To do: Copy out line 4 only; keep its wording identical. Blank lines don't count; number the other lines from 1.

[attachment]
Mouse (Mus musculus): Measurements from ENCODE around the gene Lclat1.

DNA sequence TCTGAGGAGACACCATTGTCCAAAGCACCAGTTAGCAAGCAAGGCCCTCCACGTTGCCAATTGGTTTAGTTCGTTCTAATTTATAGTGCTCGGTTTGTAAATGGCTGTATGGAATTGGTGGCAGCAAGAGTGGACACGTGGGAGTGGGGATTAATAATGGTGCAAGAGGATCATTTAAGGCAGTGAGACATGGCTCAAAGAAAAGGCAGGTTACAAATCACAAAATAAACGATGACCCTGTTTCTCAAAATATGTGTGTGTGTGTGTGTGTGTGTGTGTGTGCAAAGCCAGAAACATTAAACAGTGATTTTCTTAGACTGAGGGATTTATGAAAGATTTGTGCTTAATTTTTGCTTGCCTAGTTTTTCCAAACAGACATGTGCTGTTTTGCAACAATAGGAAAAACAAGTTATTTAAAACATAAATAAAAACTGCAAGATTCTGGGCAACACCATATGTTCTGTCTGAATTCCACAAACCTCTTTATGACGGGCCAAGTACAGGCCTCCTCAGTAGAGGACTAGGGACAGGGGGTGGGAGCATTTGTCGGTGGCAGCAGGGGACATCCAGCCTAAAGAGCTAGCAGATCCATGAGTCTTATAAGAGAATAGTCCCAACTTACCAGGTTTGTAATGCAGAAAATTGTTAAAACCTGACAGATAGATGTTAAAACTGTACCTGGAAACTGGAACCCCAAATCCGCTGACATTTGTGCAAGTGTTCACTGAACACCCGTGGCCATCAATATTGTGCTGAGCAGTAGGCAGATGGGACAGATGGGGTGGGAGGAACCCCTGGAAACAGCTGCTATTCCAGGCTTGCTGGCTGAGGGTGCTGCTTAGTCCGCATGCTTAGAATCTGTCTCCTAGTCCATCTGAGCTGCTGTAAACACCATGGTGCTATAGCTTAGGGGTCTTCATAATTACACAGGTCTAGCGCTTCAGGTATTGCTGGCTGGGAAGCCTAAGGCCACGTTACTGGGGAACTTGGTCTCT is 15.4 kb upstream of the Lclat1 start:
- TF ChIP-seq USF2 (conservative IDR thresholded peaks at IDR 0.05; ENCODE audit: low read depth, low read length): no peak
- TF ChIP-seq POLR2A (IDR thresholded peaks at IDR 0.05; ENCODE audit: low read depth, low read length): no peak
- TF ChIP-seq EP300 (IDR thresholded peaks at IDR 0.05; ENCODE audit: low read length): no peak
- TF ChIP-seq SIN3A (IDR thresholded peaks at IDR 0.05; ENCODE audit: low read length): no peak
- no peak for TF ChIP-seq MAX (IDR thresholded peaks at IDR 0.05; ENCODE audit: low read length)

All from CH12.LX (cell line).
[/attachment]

- TF ChIP-seq POLR2A (IDR thresholded peaks at IDR 0.05; ENCODE audit: low read depth, low read length): no peak